The sun rises on a new name for Mount Panorama – Wahluu, which means young man’s initiation place. Photo: Robert CianfloneMount Panorama will officially also now be known as Wahluu after the NSW Geographical Names Board approved a dual name for Australia’s iconic race track.
Both Wahluu and Mount Panorama are, as of last week, recorded in the Geographical Names Register as tandem names, ending a 40-year campaign by the Wiradyuri people – and wider Aboriginal community – to have their name for the land formally recognised.
Geographical Names Board Chairman, Des Mooney, said the changes did not pave the way for one name to take precedence over the other. “It does however allow either name to be used,” he said.
Wahluu means young man’s initiation place. Wiradyuri elder, Dinawan Dyirribang, also known as Bill Allen, said the decision was “an important acknowledgement of Aboriginal tradition and history”, which was welcomed by the Wiradyuri Council of Elders. “This was a longtime dream of the elders in the past that has been carried forward by today’s elders,” he said, adding the decision was “not about ownership” but about “connection with country and sharing the knowledge of Wahluu”.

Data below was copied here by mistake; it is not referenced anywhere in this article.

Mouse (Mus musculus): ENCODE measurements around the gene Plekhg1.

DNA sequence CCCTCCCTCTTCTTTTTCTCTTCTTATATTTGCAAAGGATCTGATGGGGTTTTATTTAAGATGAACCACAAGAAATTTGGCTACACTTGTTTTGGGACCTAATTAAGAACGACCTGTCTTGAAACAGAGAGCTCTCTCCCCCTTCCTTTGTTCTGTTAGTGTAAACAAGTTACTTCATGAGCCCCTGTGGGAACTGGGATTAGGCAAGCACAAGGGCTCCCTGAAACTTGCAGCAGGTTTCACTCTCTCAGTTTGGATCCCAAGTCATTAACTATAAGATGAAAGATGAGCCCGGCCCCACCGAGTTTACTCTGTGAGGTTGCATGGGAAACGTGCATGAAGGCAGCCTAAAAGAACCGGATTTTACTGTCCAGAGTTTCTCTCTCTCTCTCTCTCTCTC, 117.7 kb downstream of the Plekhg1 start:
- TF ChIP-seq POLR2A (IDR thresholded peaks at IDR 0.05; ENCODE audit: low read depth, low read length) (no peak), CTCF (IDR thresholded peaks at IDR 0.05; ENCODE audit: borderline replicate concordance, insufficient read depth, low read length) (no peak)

“Wahluu has been the name for thousands of years,” he said.
Tongue in cheek, Mr Dyirribang added it was also used today by a number of other tribes “including Ford and Holden”, who descend on the land every October and February.
Prior to the more recent racing-related chapter in the land’s rich history, the story passed down through generations of the Wiradyuri people is that Wahluu was the name of a young warrior killed by his older brother, Ganhabula, in a dispute over a young unmarried woman.
“He fell … blood flowed over the ground and into the cracks of the Earth which then made Biame [Wiradyuri word for God] very angry,” said Mr Dyirribang.
“He made a volcano erupt and lava spewed out, flowing over Wahluu’s body. This is the shape of the mountain as it stands today. This is a moral story about jealousy and envy and how wrong it is to kill.”
The proposal for the historic dual name was submitted by the Bathurst Local Aboriginal Land Council but was the subject of numerous complaints by local residents in the lead-up to Bathurst Regional Council providing its endorsement, last November. The application also received the support of organisers behind both the Bathurst 1000 and Bathurst 12 Hour races.
Dual naming of geographical areas is not uncommon with the most famous example, within Australia, being Uluru/Ayers Rock.
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